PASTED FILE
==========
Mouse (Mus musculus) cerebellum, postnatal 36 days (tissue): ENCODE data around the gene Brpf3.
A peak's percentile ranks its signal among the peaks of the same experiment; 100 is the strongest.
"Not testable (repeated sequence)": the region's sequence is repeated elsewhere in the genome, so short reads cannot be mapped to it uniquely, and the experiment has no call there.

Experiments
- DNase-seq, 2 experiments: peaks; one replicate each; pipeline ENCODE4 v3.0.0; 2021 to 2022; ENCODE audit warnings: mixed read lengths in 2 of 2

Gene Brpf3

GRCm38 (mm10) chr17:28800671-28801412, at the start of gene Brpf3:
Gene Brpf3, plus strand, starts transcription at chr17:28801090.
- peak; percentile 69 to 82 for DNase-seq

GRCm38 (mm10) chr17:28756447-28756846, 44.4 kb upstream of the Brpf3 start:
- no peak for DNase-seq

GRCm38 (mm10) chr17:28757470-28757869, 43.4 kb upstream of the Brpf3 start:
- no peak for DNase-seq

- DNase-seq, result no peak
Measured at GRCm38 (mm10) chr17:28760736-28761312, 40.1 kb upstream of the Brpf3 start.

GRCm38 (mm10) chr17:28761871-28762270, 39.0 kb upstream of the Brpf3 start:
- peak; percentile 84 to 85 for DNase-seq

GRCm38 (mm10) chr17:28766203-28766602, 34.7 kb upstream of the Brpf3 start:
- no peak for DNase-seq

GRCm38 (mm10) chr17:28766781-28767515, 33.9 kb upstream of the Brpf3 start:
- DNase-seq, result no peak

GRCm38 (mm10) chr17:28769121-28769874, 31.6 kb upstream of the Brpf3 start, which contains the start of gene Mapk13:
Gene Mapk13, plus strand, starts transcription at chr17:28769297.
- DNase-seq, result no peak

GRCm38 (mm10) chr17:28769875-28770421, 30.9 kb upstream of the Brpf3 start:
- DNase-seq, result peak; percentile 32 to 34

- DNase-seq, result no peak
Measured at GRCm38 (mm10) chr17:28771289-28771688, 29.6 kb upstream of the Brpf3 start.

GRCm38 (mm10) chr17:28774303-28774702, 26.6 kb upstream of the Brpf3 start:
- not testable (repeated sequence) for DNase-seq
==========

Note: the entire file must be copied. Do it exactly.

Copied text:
Mouse (Mus musculus) cerebellum, postnatal 36 days (tissue): ENCODE data around the gene Brpf3.
A peak's percentile ranks its signal among the peaks of the same experiment; 100 is the strongest.
"Not testable (repeated sequence)": the region's sequence is repeated elsewhere in the genome, so short reads cannot be mapped to it uniquely, and the experiment has no call there.

Experiments
- DNase-seq, 2 experiments: peaks; one replicate each; pipeline ENCODE4 v3.0.0; 2021 to 2022; ENCODE audit warnings: mixed read lengths in 2 of 2

Gene Brpf3

GRCm38 (mm10) chr17:28800671-28801412, at the start of gene Brpf3:
Gene Brpf3, plus strand, starts transcription at chr17:28801090.
- peak; percentile 69 to 82 for DNase-seq

GRCm38 (mm10) chr17:28756447-28756846, 44.4 kb upstream of the Brpf3 start:
- no peak for DNase-seq

GRCm38 (mm10) chr17:28757470-28757869, 43.4 kb upstream of the Brpf3 start:
- no peak for DNase-seq

- DNase-seq, result no peak
Measured at GRCm38 (mm10) chr17:28760736-28761312, 40.1 kb upstream of the Brpf3 start.

GRCm38 (mm10) chr17:28761871-28762270, 39.0 kb upstream of the Brpf3 start:
- peak; percentile 84 to 85 for DNase-seq

GRCm38 (mm10) chr17:28766203-28766602, 34.7 kb upstream of the Brpf3 start:
- no peak for DNase-seq

GRCm38 (mm10) chr17:28766781-28767515, 33.9 kb upstream of the Brpf3 start:
- DNase-seq, result no peak

GRCm38 (mm10) chr17:28769121-28769874, 31.6 kb upstream of the Brpf3 start, which contains the start of gene Mapk13:
Gene Mapk13, plus strand, starts transcription at chr17:28769297.
- DNase-seq, result no peak

GRCm38 (mm10) chr17:28769875-28770421, 30.9 kb upstream of the Brpf3 start:
- DNase-seq, result peak; percentile 32 to 34

- DNase-seq, result no peak
Measured at GRCm38 (mm10) chr17:28771289-28771688, 29.6 kb upstream of the Brpf3 start.

GRCm38 (mm10) chr17:28774303-28774702, 26.6 kb upstream of the Brpf3 start:
- not testable (repeated sequence) for DNase-seq